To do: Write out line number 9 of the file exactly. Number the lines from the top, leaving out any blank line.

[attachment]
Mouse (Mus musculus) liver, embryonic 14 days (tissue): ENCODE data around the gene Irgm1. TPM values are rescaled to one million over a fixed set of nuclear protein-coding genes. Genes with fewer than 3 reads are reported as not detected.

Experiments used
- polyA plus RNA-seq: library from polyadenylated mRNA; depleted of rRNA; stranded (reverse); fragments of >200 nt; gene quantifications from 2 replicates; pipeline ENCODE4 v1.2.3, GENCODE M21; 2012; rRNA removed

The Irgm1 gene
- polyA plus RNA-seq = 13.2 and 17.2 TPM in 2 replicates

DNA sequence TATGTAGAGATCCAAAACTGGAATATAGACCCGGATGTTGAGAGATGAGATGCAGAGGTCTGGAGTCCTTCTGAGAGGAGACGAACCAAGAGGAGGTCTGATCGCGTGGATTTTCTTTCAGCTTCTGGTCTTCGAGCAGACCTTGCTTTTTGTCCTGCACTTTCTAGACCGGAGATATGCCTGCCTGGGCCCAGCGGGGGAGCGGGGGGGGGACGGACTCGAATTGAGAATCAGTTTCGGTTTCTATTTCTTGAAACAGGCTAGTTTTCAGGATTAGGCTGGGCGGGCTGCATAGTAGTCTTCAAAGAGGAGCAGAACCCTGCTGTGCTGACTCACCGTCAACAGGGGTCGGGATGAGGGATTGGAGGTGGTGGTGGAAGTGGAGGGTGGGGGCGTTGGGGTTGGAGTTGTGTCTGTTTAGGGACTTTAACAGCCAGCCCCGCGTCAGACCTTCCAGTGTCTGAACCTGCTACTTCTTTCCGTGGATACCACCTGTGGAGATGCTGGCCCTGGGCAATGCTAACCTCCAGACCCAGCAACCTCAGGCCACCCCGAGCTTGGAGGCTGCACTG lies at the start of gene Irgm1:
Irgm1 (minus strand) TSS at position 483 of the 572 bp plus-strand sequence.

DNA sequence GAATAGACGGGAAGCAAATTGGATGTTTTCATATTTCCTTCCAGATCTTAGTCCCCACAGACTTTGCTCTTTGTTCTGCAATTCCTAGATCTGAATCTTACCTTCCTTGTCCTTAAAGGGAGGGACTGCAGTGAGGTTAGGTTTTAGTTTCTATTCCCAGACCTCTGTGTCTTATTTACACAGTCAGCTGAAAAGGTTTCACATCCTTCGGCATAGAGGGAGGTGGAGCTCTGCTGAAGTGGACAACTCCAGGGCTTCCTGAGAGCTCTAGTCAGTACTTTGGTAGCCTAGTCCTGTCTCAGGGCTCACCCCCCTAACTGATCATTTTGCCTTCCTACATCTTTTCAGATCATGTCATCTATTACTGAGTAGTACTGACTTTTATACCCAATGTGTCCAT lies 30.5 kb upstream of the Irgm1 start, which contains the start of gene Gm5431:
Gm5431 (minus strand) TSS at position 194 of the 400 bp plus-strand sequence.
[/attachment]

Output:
Gm5431 (minus strand) TSS at position 194 of the 400 bp plus-strand sequence.